My late father's home was under a living trust. It was sold and monies distributed to the beneficiaries. Must I declare this as income and/or capitol gains on my federal and state tax forms? I was told I had to do nothing but am unsure if this is correct.
You have nothing to do but the successor trustee has to file a tax return for the decedent and the estate and issue you a K-1 for any income tax.
If the home sold after his demise, then the transaction is reported by the irrevocable administrative trust that arises on death. The tranaction is taxed to the trust unless a final distribution has been make then it flows to the beneficiaries. It sounds like this is the case.
So ask if you will receive a K-1. Seek services of the attorney who set up the trust or an estate planning attorney.
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Although the above response is believed to be accurate, it should not be relied upon as any type of legal advice because the information provided is incomplete. It is intended to educate the reader and a more definite answer should be based on a consultation with a lawyer. No attorney client relation is formed with me without a written contract.
Good Luck starts with a strategy and a plan.
Robert J. Suhajda, MS,CPA
17721 Norwalk Blvd. #43
Artesia, CA 90701
Former financial auditor and controller. Admitted to US Tax Court, Income Tax, IRS representation, Fiduciary income tax returns, Estate and Gift tax returns,
Homeowner Association Strategist.
Oftentimes, the provisions of the living trust will have instructions on the payment of taxes, whether they are Federal Estate Taxes or income taxes (e.g. to be paid by the trust or that the Trustee advances payment of the taxes and then those tax payments are later deducted from the beneficiaries' share). Sometimes, there is a tax advantage to allow the beneficiary to pay any potential taxes if their tax bracket is lower than the trust's tax level.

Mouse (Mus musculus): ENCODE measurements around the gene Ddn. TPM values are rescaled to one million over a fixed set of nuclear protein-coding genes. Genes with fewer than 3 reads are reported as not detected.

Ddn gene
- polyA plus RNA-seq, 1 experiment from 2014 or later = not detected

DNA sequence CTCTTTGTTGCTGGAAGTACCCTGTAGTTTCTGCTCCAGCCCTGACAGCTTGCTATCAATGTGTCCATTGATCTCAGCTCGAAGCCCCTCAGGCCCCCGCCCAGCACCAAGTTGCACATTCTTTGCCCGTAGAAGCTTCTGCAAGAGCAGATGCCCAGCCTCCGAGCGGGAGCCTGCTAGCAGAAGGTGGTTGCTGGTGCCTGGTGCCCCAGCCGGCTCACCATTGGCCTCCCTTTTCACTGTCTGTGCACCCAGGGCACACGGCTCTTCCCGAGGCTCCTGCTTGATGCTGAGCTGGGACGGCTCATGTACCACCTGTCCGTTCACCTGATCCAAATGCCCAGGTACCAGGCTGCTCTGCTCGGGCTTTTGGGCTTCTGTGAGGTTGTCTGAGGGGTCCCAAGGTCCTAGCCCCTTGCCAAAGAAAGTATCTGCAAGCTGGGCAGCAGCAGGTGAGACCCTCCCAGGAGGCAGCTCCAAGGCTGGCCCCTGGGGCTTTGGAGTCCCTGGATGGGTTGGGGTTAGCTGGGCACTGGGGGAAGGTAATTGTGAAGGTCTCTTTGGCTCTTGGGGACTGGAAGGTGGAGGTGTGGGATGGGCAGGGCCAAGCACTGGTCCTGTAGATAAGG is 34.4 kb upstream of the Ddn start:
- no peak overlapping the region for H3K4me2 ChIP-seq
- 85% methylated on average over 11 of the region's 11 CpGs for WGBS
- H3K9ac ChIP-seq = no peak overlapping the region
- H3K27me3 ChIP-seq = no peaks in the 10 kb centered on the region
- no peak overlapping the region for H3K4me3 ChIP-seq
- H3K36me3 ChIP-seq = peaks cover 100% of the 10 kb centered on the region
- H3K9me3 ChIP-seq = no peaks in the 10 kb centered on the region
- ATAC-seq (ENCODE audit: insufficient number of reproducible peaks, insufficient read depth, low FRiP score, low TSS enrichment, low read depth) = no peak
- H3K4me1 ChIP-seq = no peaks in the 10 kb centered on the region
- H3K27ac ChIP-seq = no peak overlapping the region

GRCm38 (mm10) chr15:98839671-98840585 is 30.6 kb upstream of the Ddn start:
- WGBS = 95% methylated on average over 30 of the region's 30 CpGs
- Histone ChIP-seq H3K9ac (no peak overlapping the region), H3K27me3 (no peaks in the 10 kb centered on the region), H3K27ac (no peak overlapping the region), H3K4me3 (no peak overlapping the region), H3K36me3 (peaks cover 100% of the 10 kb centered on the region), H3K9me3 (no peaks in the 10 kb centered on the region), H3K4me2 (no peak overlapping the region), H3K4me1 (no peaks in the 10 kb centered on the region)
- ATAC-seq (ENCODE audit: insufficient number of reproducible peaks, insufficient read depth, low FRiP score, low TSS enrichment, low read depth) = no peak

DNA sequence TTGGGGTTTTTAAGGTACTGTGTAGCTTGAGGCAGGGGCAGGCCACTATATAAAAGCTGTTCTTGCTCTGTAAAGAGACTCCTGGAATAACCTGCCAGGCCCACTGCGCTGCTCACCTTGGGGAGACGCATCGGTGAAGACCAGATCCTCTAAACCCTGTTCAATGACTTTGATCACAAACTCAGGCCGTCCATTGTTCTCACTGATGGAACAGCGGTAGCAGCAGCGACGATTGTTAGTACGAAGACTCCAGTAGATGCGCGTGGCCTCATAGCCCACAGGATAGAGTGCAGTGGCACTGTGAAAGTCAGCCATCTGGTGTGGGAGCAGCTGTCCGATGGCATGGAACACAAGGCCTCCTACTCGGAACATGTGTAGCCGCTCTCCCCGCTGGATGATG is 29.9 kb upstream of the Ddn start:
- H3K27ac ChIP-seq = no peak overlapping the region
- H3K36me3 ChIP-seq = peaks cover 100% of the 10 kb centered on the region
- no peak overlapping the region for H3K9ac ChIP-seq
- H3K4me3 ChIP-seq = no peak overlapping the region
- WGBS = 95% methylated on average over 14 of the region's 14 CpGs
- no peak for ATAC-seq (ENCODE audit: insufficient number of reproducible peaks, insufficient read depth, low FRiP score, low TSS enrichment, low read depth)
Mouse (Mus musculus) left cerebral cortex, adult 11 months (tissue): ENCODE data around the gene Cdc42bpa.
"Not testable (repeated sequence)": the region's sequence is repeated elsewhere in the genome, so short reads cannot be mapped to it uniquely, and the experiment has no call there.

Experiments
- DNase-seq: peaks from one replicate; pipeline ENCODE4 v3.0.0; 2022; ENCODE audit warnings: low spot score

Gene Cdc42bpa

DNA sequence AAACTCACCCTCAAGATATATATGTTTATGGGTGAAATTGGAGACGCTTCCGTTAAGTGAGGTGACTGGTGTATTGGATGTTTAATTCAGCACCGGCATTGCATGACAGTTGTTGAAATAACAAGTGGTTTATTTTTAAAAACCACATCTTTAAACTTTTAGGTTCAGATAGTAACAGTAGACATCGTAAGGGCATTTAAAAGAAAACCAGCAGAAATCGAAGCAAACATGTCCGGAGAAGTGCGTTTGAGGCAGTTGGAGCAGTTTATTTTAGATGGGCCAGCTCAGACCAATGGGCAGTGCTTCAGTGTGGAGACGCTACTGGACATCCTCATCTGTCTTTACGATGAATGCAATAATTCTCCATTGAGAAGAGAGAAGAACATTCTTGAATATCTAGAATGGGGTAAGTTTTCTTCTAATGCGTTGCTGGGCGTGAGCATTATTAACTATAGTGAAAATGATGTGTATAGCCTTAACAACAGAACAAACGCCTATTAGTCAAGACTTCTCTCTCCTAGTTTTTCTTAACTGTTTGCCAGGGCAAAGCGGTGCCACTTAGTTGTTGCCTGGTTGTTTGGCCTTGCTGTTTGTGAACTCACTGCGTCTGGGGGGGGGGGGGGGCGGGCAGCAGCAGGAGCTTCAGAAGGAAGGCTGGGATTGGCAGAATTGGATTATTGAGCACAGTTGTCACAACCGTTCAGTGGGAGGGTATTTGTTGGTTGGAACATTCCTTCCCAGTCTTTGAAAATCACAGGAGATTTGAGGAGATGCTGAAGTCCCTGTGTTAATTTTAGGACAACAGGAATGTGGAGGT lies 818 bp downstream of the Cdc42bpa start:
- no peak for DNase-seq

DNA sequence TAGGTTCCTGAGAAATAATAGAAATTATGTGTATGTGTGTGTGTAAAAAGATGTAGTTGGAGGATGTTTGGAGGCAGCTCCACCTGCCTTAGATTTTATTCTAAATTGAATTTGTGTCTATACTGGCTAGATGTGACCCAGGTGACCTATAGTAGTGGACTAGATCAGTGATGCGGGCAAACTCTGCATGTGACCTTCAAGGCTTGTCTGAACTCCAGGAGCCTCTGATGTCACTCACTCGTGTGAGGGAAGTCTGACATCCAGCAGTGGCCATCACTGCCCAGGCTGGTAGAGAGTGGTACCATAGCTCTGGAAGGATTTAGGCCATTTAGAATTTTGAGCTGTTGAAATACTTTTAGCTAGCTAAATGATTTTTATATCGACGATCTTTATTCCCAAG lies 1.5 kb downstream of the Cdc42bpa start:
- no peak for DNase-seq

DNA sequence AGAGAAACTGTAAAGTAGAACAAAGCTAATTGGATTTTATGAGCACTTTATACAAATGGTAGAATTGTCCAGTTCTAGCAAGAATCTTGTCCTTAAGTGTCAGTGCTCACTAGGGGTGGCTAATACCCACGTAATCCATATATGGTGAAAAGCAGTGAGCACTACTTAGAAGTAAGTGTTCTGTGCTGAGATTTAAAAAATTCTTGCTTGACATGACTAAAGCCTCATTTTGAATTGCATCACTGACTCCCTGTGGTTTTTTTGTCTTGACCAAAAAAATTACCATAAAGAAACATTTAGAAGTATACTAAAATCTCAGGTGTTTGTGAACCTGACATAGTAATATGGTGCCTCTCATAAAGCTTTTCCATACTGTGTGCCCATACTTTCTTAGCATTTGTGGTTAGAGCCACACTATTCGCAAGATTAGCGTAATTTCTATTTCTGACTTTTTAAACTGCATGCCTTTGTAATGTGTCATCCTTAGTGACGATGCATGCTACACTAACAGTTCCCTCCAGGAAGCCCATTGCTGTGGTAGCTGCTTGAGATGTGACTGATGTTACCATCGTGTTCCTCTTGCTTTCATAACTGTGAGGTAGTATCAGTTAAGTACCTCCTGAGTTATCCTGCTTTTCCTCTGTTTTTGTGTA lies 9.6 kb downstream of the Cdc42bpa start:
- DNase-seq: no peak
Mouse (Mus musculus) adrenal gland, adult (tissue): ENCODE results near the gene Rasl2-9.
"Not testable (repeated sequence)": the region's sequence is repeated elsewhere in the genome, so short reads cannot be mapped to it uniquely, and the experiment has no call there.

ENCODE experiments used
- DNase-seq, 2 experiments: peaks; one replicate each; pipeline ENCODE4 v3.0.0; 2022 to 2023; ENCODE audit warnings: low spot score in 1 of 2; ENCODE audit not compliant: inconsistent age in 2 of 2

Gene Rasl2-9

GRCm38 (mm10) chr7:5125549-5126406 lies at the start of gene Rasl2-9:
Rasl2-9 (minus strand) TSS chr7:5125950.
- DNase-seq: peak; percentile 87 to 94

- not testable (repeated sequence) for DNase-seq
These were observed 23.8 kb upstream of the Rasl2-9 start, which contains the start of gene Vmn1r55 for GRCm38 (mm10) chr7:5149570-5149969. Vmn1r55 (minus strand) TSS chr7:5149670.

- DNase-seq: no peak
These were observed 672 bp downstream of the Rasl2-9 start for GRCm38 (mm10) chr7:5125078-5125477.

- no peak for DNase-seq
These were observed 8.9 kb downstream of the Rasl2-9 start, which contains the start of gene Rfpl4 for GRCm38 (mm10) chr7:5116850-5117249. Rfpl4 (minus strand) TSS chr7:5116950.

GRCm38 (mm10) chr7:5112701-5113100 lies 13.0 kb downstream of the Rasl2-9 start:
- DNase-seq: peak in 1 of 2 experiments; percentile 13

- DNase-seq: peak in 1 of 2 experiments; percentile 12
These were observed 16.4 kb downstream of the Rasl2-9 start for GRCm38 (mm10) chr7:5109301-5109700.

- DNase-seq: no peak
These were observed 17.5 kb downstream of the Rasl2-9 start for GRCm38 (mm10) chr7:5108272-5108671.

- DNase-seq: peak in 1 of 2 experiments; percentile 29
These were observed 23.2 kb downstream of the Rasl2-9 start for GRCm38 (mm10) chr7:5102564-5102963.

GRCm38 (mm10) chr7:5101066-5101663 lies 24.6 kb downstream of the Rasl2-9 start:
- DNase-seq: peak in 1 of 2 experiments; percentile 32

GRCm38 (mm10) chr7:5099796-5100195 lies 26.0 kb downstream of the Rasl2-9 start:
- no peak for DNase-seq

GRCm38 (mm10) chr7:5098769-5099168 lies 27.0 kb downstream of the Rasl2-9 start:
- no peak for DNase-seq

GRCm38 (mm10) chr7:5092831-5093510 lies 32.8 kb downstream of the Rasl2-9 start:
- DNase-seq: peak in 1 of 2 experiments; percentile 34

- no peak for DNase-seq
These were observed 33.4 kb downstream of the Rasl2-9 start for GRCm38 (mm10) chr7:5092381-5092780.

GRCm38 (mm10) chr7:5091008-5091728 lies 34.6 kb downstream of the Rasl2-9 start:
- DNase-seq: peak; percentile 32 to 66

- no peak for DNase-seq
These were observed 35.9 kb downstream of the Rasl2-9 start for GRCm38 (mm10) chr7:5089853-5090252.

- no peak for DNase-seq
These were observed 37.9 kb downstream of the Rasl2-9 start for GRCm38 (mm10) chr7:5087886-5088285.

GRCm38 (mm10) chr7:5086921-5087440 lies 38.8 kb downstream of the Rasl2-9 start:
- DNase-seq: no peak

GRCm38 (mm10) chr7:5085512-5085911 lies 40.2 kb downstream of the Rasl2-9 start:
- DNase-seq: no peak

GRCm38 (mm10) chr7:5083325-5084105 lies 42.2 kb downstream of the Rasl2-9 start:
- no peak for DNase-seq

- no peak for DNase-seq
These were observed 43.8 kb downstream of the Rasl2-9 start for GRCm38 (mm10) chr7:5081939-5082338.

In most situations, the Trustee will prepare a fiduciary tax return on form 1041 to report the sale of the property because it was sold as an asset belonging to the trust.
Contact the trust administration attorney and/or the CPA to get a complete answer to your question.
Although the above response is believed to be accurate, it should not be relied upon as any type of legal advice because the information provided is incomplete. It is intended to educate the reader and a more definite answer should be based on a consultation with a lawyer. No attorney client relation is formed with me without a written contract. This answer does not create an attorney-client relationship.
The prior attorney offers sound advice. The short answer here is that you report this transaction as it is presented to you via a Form K-1 (Form 1041). That form reflects your share as beneficiary of all and any items of income or final expenses of the estate that come out to you. Get with an experienced tax/estates attorney to make sure all of this is done correclty.
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